THE first thing that’s noticeable about Drumlanrig Castle is its sheer beauty and the magnificence of its hilly Dumfriesshire setting. The 17th century sandstone castle, home to the dukes of Buccleuch and Queensberry for three centuries, is at the end of a drive that runs through parkland studded with mature trees. Its formal sandstone facade is softened with a series of rounded domes, which create an informal feeling perfectly suited to this rural location in the Nith Valley. Close inspection reveals the rich detail of spectacular carvings along the facade.
The garden at Drumlanrig boasts an intriguing history. Praised for its layout by the author Daniel Defoe in 1720, the garden was once reputed to have included a series of Renaissance hanging gardens inspired by plant-hunting expeditions to America and Barbados. Neglected by the 4th Duke of Queensberry, “Old Q”, who left his inheritance in a state of disrepair in 1810, the garden was later restored in a generous Victorian style that featured a series of glasshouses where exotic fruit trees and bedding plants were raised.
The second thing that’s noticeable is the speed at which head gardener Robbie Black walks. We march up through the courtyard west of the castle and into the first part of the formal garden, the private space created by Jane, Duchess of Buccleuch, in the 1970s and planted with the white and blue flowers of Hydrangea paniculata. Then it’s onto the terrace overlooking the west parterre, a formal plot planted with roses and catmint, punctuated with yew columns topped with domes that echo the ones on the castle roof.
Robbie, who has been at Drumlanrig for 25 years, strides along the terrace from where there is a spectacular view over the south parterre. Formerly the shawl parterre, in winter it is best viewed from the sundial terrace, where the wrought iron balustrade of roses and thistles encloses a 17th century bronze sundial. From this vantage point in summer you can see the patterns mown in the lawns beyond.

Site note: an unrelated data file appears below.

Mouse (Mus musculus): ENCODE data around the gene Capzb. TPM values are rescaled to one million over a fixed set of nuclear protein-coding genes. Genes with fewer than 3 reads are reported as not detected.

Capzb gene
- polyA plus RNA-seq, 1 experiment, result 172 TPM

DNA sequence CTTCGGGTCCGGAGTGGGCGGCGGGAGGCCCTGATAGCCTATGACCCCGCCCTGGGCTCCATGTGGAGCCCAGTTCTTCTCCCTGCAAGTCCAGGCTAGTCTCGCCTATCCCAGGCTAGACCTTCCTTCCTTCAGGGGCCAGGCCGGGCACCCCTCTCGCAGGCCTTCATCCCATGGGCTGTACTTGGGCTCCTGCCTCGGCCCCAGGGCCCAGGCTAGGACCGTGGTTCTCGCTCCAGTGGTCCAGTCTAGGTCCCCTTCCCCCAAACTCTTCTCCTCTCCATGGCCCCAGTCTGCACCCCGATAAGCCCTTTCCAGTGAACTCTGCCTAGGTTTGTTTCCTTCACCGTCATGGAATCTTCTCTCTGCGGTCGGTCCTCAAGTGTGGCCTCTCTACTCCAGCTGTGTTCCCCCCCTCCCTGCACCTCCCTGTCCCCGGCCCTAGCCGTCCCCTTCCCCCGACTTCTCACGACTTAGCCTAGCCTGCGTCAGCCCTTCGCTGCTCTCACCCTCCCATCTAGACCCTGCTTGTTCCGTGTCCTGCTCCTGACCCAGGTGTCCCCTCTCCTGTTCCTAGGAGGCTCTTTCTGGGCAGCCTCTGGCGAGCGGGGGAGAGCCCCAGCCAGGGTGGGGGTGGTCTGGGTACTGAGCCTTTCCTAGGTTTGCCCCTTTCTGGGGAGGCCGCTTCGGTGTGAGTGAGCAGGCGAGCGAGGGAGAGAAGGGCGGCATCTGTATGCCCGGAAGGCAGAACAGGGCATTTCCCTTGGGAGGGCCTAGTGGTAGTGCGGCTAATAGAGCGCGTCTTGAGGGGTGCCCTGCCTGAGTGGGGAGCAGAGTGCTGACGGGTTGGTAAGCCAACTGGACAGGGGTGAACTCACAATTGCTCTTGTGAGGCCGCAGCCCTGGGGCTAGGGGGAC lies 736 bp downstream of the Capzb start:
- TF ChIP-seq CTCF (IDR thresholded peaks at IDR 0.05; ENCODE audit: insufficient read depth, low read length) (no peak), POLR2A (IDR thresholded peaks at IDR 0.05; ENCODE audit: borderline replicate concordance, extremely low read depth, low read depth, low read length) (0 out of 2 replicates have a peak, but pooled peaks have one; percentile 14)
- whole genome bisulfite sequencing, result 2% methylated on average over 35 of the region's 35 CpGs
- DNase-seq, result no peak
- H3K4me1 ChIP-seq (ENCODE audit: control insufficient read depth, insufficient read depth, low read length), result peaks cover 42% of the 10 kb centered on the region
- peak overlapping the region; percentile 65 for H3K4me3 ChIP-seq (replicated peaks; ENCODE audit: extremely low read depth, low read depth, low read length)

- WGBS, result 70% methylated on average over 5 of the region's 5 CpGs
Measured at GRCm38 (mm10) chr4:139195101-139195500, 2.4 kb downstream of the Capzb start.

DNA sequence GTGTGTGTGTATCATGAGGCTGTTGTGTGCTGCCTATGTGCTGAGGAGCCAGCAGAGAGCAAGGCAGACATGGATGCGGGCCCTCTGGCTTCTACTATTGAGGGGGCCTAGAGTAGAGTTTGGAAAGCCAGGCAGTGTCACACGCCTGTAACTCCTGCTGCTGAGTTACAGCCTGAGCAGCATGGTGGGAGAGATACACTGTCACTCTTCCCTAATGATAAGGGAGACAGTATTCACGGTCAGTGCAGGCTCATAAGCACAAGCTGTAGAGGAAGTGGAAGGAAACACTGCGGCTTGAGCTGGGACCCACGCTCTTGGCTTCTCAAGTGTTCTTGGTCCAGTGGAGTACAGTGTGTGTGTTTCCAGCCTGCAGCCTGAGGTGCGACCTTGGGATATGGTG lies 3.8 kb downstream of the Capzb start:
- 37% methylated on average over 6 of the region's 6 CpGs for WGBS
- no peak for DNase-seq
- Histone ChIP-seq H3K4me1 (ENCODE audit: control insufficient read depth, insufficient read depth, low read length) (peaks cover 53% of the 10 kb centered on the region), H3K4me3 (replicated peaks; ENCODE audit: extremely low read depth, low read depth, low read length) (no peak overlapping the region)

Here, earlier plantings of heathers have been replaced with a contemporary scheme of perennials including deep red sedum, Alchemilla mollis, Prince of Wales feathers, grey lambs lugs Stachys byzantina and astilbe. All are cut back in the winter to allow the box outline of the design to stand out clearly.
Below is the long terrace backed with a herbaceous border, home to two tender varieties, Xanthoceras sorbifolium and rare Northern China Carpenteria californica, while beyond a line of alternating green and copper fastigate beech, Fagus sylvatica ‘Dawyk’, stands Britain’s tallest weeping beech.
Next we reach the east terrace, home to the parterre of tall topiary yew, conifer and box, so elegant when covered in snow, which was designed by Jane in 1978. Robbie says: “The scheme is a simplified design of an original engraving found in the castle.”
The terrace was dug up to grow potatoes during the Second World War and later grassed over and thus presented the perfect opportunity for restoration.
Steep diagonal paths cut into the grass bank lead down to the lower level of the garden and on towards the woodland. At this point it becomes clear why Robbie is walking so fast: the extent and variety of these historic gardens plus their recent additions is breathtaking. Indeed Robbie confirms that four full-time gardeners are employed here, down from 26 a century ago: maintaining the 20 acres of lawns that surround the castle and the manicured grass covering the terraced steps that lead to the castle is a task in which all the members of the gardening staff are involved.